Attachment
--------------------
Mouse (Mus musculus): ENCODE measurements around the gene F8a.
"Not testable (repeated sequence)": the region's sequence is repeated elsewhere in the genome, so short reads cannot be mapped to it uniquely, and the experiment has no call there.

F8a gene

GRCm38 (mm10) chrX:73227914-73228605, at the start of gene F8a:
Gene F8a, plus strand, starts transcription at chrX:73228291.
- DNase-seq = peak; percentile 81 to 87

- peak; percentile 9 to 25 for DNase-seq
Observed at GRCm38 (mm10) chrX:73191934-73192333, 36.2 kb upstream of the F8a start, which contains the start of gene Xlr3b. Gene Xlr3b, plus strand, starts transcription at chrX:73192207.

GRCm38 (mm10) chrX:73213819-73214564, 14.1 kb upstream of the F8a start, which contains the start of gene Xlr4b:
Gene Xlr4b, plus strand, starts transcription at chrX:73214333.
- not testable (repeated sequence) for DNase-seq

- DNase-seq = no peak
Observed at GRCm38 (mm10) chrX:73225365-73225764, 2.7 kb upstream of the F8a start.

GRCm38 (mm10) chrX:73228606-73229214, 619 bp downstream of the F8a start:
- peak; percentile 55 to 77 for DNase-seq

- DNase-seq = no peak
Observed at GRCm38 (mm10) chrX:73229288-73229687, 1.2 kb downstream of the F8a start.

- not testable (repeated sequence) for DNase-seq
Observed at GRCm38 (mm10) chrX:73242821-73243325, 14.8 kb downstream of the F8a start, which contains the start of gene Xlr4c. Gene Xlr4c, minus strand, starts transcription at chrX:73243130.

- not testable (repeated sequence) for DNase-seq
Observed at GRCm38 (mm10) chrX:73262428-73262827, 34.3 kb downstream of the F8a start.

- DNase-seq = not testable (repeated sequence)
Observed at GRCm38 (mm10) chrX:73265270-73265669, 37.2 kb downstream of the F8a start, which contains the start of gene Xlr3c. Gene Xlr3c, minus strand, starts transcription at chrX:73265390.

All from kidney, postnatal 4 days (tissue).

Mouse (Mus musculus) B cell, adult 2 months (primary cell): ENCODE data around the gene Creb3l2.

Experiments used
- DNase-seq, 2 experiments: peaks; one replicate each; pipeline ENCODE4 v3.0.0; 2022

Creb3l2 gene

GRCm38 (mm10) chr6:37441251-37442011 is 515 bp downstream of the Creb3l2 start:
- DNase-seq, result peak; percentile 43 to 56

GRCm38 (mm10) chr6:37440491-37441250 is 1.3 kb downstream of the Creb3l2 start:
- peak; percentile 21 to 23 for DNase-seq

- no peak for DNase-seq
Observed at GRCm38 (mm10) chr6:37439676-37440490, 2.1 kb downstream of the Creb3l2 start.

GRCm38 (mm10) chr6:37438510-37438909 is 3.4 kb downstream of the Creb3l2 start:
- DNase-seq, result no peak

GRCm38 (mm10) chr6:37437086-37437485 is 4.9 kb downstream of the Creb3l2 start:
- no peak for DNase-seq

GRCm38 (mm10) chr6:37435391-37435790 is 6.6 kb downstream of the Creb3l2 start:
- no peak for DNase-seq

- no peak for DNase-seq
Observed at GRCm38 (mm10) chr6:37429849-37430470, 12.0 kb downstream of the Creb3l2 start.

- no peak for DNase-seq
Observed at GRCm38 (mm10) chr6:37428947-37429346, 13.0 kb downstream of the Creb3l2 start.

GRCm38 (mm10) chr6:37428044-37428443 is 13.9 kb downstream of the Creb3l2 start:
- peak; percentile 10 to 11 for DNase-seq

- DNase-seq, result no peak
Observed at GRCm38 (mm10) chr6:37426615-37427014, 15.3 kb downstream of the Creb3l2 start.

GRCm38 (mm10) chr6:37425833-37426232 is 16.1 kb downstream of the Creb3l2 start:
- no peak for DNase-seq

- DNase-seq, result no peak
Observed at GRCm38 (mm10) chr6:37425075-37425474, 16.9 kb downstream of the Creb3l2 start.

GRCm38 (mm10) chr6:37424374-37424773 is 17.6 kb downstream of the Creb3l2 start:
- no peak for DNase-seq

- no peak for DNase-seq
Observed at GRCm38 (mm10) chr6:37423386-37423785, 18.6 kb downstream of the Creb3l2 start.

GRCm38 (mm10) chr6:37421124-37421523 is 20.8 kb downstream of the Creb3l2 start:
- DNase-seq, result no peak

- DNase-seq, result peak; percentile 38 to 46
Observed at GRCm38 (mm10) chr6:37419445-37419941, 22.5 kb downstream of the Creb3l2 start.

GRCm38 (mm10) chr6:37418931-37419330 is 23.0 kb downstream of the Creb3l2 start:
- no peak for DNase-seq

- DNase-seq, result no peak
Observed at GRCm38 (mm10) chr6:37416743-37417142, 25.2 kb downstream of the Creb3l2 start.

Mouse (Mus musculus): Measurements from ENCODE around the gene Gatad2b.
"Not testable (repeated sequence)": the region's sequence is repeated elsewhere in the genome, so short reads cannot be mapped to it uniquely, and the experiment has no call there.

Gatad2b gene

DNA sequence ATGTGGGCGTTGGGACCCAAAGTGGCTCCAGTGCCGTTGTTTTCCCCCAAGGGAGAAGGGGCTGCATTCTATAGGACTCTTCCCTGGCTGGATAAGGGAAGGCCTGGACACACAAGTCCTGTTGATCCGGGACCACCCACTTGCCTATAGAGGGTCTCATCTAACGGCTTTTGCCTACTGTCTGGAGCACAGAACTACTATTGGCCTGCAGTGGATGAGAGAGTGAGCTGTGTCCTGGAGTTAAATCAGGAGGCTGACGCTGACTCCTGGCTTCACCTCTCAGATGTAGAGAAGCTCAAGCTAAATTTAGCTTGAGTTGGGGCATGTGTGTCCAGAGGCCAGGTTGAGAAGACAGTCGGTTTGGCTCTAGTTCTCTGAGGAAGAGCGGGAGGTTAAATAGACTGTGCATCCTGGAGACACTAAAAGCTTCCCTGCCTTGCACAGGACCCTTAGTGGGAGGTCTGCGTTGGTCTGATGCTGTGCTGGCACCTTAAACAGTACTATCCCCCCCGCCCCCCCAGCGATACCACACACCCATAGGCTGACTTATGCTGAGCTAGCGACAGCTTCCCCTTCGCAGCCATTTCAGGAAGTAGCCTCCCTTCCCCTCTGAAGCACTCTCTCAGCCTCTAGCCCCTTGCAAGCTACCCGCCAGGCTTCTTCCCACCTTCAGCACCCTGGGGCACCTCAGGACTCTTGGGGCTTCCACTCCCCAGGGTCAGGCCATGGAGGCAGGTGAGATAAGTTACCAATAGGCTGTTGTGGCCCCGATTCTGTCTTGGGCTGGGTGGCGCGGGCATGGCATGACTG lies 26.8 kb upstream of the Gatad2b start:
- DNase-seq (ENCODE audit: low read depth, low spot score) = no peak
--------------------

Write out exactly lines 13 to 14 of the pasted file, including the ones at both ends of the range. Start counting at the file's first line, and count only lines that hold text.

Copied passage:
Observed at GRCm38 (mm10) chrX:73225365-73225764, 2.7 kb upstream of the F8a start.

GRCm38 (mm10) chrX:73228606-73229214, 619 bp downstream of the F8a start: